In oxide materials such as the transition metal perovskites (which have the formula ABO3, where A and B are metals), atomic bonds are usually ionic, explains team leader Manuel Bibes of CNRS/Thales. This means that electrons sit either on the metal atoms or on the oxygen ions. However, in some perovskites, covalent bonding is favoured. Here, electrons are shared between the metal atoms and the oxygen ions.

In reality, things lie in between these two extremes and fine tuning between ionic and covalent bonding plays an important role when it comes to the emergence of high-temperature superconductivity in copper oxides (cuprates), for example, he says. “In the on-going quest for novel high-Tc superconductors built from oxide multilayers, characterizing and tuning the level of covalence in the different oxide layers may therefore be just as important as controlling (through doping, for instance) the overall number of electrons leaking from one layer to another.”

Trying to keep covalence levels steady

In this context, the main finding of our new study, published in Nature Physics doi:10.1038/nphys3627, is that at the interface between two strongly correlated oxides, electrons can be transferred in an amount that is regulated by the local level of covalence, or electron sharing,” he tells “Added electrons tend to disturb covalent bonds, which costs energy, so the material tries to keep the covalence level steady.”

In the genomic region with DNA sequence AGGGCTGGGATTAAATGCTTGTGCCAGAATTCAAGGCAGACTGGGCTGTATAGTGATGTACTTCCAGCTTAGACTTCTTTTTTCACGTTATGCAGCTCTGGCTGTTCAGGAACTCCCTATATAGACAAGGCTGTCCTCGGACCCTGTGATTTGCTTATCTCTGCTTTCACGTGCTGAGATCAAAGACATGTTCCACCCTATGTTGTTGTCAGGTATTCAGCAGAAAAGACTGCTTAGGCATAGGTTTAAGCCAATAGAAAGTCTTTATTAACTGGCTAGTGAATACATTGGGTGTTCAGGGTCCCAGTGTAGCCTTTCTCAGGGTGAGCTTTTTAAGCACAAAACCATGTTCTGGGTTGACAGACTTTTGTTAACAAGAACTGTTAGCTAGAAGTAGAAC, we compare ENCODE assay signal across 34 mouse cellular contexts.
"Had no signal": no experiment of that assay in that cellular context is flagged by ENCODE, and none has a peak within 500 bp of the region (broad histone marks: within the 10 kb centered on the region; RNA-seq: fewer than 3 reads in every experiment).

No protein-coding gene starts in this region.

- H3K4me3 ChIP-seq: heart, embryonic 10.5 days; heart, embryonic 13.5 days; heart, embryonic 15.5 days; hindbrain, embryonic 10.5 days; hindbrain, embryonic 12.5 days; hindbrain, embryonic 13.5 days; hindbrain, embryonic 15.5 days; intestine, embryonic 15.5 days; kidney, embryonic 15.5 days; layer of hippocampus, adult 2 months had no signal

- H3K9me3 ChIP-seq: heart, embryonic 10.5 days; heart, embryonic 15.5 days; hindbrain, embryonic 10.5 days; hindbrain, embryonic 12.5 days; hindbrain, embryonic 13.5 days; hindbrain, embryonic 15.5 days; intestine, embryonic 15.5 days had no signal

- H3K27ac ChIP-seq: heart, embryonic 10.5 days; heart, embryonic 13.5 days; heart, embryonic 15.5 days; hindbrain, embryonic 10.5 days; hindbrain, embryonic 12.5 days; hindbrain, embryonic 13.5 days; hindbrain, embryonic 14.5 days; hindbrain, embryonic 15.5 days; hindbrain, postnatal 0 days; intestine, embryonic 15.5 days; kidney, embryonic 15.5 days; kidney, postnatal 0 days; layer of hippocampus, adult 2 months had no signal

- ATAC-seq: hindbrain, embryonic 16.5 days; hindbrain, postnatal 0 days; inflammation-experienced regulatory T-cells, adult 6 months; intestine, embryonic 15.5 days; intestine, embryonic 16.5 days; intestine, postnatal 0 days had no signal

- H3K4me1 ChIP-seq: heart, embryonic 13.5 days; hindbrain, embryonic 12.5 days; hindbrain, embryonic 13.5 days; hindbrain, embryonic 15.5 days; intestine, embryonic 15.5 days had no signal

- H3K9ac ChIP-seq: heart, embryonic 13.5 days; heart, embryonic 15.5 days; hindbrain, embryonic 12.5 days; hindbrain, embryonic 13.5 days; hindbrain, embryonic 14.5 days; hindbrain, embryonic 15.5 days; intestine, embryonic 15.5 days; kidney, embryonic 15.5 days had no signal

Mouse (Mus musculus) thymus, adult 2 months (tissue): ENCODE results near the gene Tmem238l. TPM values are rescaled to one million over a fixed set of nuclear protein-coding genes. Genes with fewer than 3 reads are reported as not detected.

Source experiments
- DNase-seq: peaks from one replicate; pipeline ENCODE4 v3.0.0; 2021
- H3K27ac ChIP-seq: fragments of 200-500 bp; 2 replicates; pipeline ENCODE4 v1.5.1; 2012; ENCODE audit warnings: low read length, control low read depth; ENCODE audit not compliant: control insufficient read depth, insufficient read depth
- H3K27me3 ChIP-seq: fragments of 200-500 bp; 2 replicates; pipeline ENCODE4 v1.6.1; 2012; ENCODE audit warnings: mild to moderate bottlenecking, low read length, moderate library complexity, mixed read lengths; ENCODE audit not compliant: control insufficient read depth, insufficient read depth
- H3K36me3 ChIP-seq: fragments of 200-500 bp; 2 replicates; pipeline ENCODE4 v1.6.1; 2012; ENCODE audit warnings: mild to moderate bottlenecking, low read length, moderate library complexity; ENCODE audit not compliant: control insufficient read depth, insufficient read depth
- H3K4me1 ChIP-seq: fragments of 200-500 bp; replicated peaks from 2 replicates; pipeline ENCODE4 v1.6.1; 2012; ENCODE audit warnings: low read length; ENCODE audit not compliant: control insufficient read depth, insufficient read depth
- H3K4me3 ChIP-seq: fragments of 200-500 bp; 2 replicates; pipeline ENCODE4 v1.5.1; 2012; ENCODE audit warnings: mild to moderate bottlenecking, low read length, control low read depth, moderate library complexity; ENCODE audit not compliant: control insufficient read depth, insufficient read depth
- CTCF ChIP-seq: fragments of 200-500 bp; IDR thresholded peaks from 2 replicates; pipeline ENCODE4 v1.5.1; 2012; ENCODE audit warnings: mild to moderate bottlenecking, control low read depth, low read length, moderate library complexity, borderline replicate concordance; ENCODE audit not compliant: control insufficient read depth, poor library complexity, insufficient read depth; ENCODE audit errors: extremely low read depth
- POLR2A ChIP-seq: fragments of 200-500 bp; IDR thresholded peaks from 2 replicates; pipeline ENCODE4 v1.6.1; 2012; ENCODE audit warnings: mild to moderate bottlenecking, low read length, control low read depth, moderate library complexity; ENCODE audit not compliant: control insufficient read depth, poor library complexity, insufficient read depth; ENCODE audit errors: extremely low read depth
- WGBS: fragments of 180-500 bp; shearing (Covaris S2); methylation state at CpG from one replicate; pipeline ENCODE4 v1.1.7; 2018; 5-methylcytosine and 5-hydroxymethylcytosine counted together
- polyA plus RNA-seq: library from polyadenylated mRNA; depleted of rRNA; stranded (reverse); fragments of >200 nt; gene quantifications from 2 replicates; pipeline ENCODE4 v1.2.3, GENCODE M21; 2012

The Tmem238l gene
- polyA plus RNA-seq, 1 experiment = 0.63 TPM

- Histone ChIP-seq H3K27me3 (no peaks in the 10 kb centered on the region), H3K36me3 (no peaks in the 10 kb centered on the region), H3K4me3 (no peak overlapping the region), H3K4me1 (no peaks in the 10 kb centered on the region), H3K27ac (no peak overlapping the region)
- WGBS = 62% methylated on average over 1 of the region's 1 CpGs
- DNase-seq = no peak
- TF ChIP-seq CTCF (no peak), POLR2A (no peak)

The researchers obtained their results by looking at how electrons distribute at the interface between a titanium perovskite (GdTiO3) and a rare-earth nickel perovskite (RNiO3, where R = La, Nd or Sm) using a synchrotron technique called X-ray absorption spectroscopy. “We tuned the energy of the X-rays we applied to our samples and deduced the number of electrons on the different ions from the shape of the spectra produced,” explains Bibes. “We also performed first-principles calculations to estimate the amount of charge transferred between the two materials.”

Discovering high-Tc superconductors

While our interfaces are not superconducting, they do develop a novel ferromagnetic-like state, which does not exist in bulk nickelates, and whose properties are tuned by the covalence level,” he adds. “We now need to do more experiments to better understand the mechanisms behind the appearance of this interfacial magnetism.”

The findings could help guide future research on strongly correlated oxide heterostructures and develop novel strategies to engineer two-dimensional states in these materials through both doping and by adjusting the level of covalence, he says. Ultimately, we hope the work will help us discover high-Tc superconductors – a holy grail in this field.